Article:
To be an intersectional ally, you should be constantly aware and recognise the individual experiences that people can face, all of which may be different. Recognise and honour identities, as well as work to rectify interlocking systems of oppression.

Upstander

Being an upstander refers to being the opposite of a bystander. When an ally becomes an upstander, they see things that are wrong and act on them.

For example, this could be pushing back on offensive jokes or comments – even if nobody has directly been hurt by the remarks. You can be an upstander by speaking up if you witness unfair behaviour and supporting those who may have been victims of comments.

Confidant

Being a confidant means you are an ally that creates a safe space for people to express their fears, frustrations and needs.

By listening to stories and experiences, whilst fully believing their individual experience, you can make them feel supported and safe.

What can we do to be allies?

So, how do we get allyship right? It can be tough to understand where to start with being an ally, but we are here to help. Take a look below at where to start with being an ally.

Learn

The first thing anyone who wants to improve their allyship needs to do is invest in learning. We need to get an understanding of the issues facing the marginalised group, the barriers which they are confronting and some perspective on what it is like to be from that group.

As an ally, you will never be able to understand in the same way as a person with lived experienced will. That’s ok because it’s not your role. But if you don’t have a broad understanding you risk “putting your foot in it” during sensitive moments or taking steps in the wrong direction.

A great way to learn about different diverse groups is by reading other blogs on this website or attending our webinars (members get free access).

Listen

The second thing is to ask and listen. Find out what the community needs from you as an ally. Do they need signatures to get a Bill of rights through Parliament? Do they need you to bring up their cause in a senior-level meeting? Do they need you to change a Policy to include them? Do they need you to challenge behaviour?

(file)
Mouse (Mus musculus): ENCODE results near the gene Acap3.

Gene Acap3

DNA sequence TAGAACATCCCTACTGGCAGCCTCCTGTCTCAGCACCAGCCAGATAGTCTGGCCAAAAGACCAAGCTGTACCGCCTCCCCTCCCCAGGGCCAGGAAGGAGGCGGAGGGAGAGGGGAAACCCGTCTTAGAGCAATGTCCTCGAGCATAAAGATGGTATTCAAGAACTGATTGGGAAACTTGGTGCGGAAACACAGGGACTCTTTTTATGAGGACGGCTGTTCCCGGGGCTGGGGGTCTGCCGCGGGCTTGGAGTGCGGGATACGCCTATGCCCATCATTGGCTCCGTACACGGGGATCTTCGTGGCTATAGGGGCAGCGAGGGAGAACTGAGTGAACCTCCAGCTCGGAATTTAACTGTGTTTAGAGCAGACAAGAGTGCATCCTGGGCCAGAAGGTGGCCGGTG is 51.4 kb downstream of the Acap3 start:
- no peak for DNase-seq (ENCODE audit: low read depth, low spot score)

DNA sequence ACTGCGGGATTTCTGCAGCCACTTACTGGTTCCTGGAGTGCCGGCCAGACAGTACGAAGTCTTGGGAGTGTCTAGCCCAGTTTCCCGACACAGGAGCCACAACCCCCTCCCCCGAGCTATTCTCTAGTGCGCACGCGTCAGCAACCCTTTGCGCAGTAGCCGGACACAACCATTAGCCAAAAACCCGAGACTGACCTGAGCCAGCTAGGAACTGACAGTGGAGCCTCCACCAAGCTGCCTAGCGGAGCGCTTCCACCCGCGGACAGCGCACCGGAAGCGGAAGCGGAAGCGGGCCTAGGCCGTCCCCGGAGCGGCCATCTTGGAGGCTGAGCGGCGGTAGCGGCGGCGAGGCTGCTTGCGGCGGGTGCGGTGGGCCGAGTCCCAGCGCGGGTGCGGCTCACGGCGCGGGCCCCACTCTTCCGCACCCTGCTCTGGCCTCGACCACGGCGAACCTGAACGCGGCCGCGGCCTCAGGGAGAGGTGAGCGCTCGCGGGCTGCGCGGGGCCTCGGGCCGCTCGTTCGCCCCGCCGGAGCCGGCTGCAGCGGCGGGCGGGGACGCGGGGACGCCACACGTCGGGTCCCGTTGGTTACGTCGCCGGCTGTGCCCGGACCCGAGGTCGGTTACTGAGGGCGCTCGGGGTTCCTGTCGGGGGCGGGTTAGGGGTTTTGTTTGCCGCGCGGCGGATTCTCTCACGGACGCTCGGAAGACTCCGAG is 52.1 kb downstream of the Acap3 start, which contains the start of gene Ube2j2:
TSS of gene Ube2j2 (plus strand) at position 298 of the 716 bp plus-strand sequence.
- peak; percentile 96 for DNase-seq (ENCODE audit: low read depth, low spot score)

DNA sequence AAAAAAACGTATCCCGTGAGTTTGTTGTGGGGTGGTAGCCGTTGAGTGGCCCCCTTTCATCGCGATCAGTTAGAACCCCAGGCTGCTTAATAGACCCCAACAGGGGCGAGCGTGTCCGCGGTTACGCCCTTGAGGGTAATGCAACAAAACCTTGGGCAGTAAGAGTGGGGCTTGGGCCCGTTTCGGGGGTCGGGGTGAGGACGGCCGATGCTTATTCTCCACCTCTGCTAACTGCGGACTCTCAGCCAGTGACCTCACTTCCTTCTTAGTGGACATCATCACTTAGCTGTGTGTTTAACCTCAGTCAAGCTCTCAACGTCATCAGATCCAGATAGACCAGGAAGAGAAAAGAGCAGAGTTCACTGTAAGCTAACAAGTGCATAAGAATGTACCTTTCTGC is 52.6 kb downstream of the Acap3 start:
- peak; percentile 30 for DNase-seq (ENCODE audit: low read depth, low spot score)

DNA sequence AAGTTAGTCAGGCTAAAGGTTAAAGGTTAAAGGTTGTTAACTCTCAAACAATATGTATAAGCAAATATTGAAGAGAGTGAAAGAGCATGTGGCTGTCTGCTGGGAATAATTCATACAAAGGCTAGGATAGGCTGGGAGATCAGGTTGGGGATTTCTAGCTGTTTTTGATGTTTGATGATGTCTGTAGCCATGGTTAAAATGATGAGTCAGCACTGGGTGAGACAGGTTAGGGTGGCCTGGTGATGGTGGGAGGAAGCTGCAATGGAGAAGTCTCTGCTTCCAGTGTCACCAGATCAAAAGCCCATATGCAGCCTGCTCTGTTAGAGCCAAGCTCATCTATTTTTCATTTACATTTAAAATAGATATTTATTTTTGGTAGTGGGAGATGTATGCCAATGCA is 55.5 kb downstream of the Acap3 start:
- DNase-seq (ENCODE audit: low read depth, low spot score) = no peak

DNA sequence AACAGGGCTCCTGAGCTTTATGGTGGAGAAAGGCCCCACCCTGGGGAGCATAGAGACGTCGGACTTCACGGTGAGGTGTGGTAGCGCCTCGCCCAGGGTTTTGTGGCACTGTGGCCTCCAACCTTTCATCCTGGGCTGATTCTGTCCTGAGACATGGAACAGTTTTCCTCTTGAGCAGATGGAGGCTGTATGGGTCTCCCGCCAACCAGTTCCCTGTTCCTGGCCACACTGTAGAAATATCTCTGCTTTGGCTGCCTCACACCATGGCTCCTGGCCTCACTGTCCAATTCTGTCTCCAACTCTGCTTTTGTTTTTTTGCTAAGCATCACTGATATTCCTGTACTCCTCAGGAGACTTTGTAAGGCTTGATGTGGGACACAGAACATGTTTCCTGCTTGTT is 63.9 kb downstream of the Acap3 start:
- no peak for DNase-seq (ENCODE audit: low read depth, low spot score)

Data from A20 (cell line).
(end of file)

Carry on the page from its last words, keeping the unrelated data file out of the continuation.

Advocate

To be an ally actions and words must align. Now is the time you need to act and advocate for others. You could do this by:

  • Sharing opportunities with others
  • Listening to feedback and not viewing it as a personal attack
  • Self-reflect on your own behaviours
  • Call out inappropriate behaviours such as microaggressions and banter (even if the person didn’t mean it)
  • Advocate that your peers to join diversity and inclusion initiatives
  • Use inclusive language (see here further information on pronouns)
  • Giving up your space at an event/dinner/awards for someone from a marginalised group to attend
  • Inviting a spokesperson of the group to attend decision-making meetings
  • Build trust by being consistent with your allyship

Become an ally with the help of Inclusive Employers

At Inclusive Employers, we have been helping organisations for years to build cultures of allyship.

If you want to find out about how we can run an allyship programme in your organisation, chat to your account manager. If you’re not yet a member, get in touch here.